King's Business - 1968-11

THREE DUDS eont. from page 15 fragment went clean through, which it had. I applied the regu­ lar field dressing to the wound, but there was absolutely no feel­ ing in the wounded leg—not yet! In that deep shell-hole, I was fairly secure from rifle and mar chine-gun fire, and it was com­ paratively quiet from shell fire for a time. I crept out of the hole and saw another chap I knew knocked out by the same shell. I could see that he was severely wounded. We talked a bit. He drank most of my water supply, but soon he ceased to speak. I could see that he, too, was dead. A short distance away I saw an­ other fellow prostrate. His head was gone, altogether, but one could still recognize the form, and I knew whose body it was. The night wore on ; soon it be­ gan to get lighter with the com­ ing of daybreak, and a fever of wanting to leave this awful spot took possession o f me. I scram­ bled to my feet with the aid o f my rifle, but no sooner was I up than some whizzing bullets showed me that I was observed, so down I dropped and crawled along until I came to a deep shell-hole. (We called them “Jack Johnson’s.” ) By this time the enemy artil­ lery had burst out again over my section. A shrapnel shell burst near me, and one pellet struck me a glancing blow on the back. As we all knew, the Bruce Bairns’ father cartoon which says, “ If yer knows o f a better ’ole, go to it,” was absolutely true. Any hole seemed better and safer than this one, so I made my way just a few yards further and fell into an­ other deep hole. By this time, the bombardment was terrific right over our portion o f the line and, for the first time, on gazing up­ ward, I caught the trajectory of more than one- shell as it was in flight toward our lines. However, it was while I was alone there in that shell-hole, that a miracle seemed to happen to me, and that is the reason for my story. I cannot say how long that

bombardment lasted, but shells began to land all around and I knew a counter-attack was in progress. I felt the desperation of my position; I prayed. I did not ask God to spare me as I thought it would be asking too much. I fear I limited God, but how could I ever expect to get out of this alive? I waited to see what would happen, and through my mind these thoughts raced back and forth: Would I rather be tak­ en prisoner, or bayoneted ? It had to be one or the other. I could come to no conclusion. I f it were to be death, I prayed that it would be over SOON. But this I record: THREE TIMES while I crouched alone in that shell-hole, shells landed so close that had they not been DUDS (a shell that through faulty mechanism fails to explode, and there are not many like that) I would have been either blown to bits or buried by an earth up­ heaval. Two of these duds landed right on the lip of my shell crater, one on either side at different in­ tervals, and erelong the third dud plunged into the earth just a bit beyond where the first one landed, but close enough to have -finished me off. It sounds like a fairy tale, but it is true. I knew then that God was sparing my life. I knew it was so because of the THREE DUDS—not just one, or two — but three! Whoever heard of a case like that? There have been some marvelous es­ capes. Surely this was one of them! Yet another strange event hap­ pened right after this. I finally realized that I simply HAD to move to some other place (the “Better ’ol” again!) rather than stay in this crater any longer, so with great difficulty I got myself to my feet with the aid of my rifle. Then a most remarkable thing happened. I had no sooner scrambled up the side of the cra­ ter and stood upright, than the barrage sudden l y l i f ted. It stopped dead! I could not but notice it, it was so startling: the timing was perfect! Again I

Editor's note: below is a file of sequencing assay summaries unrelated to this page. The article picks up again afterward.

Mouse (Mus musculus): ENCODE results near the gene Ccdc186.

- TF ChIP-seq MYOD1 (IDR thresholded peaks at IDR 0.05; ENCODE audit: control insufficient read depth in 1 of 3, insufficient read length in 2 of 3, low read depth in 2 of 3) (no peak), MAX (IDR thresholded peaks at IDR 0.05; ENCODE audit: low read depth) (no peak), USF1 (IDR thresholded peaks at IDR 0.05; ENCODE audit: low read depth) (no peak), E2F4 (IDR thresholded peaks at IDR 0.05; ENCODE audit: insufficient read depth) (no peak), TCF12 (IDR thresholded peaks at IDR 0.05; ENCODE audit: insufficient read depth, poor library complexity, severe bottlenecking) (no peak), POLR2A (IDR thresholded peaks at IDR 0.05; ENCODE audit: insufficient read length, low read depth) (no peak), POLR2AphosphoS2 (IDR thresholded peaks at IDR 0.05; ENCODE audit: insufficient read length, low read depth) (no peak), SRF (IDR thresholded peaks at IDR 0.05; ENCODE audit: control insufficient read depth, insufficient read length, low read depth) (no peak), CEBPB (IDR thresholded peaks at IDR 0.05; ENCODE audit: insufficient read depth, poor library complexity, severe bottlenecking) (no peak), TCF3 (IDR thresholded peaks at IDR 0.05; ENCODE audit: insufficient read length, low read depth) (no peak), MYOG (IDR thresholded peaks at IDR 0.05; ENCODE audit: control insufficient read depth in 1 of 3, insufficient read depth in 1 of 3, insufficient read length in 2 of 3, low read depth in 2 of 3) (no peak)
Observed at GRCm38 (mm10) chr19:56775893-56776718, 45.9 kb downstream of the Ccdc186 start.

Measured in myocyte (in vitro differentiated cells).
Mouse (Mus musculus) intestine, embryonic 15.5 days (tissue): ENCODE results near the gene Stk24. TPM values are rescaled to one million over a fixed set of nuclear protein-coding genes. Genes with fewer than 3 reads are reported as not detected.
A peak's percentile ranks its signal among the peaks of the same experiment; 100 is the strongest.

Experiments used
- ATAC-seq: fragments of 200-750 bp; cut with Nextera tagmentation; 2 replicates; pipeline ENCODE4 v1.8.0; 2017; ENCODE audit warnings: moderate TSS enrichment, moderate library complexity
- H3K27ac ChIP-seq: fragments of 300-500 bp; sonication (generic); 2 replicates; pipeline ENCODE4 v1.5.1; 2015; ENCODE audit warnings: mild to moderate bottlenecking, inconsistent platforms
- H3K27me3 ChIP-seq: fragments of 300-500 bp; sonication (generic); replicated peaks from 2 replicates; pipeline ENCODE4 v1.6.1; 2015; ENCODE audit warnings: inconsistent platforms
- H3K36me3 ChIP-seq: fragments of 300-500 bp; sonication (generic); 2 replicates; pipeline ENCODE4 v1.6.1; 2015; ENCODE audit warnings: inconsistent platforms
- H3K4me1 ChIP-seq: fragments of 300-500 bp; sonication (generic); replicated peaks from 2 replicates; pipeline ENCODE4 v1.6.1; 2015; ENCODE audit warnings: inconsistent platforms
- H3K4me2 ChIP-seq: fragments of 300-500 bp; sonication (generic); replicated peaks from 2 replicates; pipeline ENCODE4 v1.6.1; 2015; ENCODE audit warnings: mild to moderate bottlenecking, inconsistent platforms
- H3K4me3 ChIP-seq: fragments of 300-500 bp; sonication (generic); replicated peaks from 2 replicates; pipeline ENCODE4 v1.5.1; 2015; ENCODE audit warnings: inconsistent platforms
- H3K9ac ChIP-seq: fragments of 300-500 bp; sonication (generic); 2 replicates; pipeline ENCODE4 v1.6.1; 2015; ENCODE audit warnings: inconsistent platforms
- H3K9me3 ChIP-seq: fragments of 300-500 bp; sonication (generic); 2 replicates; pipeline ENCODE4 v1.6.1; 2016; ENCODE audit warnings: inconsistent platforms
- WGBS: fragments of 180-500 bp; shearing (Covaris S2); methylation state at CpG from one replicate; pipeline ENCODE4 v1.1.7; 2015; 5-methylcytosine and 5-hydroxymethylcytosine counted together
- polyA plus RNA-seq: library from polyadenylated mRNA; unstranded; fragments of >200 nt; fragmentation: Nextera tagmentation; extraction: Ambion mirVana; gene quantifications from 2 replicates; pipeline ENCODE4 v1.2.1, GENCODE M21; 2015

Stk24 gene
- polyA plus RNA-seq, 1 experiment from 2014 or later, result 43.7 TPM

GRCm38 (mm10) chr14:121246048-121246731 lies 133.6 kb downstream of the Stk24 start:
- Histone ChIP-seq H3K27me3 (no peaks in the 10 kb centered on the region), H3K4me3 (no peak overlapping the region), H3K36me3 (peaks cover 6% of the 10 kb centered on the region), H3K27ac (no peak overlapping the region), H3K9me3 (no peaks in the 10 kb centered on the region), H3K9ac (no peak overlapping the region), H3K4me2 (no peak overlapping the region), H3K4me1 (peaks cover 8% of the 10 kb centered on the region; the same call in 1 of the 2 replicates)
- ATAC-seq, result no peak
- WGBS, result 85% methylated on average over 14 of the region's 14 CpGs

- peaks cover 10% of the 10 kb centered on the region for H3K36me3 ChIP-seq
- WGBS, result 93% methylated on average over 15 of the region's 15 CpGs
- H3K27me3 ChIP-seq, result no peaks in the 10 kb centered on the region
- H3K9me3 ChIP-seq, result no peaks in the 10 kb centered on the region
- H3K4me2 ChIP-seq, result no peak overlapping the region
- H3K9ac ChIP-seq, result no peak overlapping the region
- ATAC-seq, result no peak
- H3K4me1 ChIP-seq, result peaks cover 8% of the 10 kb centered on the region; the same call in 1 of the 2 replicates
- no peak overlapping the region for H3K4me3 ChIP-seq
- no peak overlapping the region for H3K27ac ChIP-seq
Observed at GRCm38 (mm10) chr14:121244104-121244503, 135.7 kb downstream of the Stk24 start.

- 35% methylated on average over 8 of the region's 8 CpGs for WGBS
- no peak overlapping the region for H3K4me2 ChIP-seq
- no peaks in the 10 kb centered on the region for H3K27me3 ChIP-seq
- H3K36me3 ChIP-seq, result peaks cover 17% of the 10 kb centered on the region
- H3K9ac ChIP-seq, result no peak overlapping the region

knew the Lord was sparing my life. It was not my time to die. Limping on my rifle (by this time my wound was beginning to be agonizing), I tried to make my way back toward our lines. A ma­ chine-gunner passed me on his way up to the front. How glad I was to see a live, human being again, and one of our own men! Even though I was injured and in pain, I did not envy him. He was going up front; I was leaving it! However, I was under fire all that day, even though sheltered somewhat in a captured German pill-box, occupied by some of our Red Cross men who dressed my wound and tried to quench my in­ tolerable thirst with a short sup­ ply o f water. Of course, a direct hit would have blown us all to pieces. Not until after dark was I placed on a stretcher, and still under heavy fire, taken back to the first field dressing station. Oh, the unspeakable relief o f finally being out o f immediate danger from the guns! I was one of a trainload of wounded men that left next morn­ ing for a military hospital in Rouen, France. There the medical staff greeted me with the sad news that I might have to lose my leg, but, thank the dear Lord, after an operation I discovered to my joy that my leg was still with me. The following Sunday found me safe in a London hospital, and while recuperating, I enjoyed a real bed and clean white sheets: a wonderful experience a f t e r many months without such lux­ uries. Later I was recalled to France, and into action again and again, but somehow I missed all the bul­ lets and shells (they missed me!). It was evidently not for me to es­ cape the three duds only to be killed in action later on. Here I am still alive after all these inter­ vening years! I am still teaching music at Biola College in La Mi­ rada, California, glad to be in the service of the Lord who spared my life. EE]



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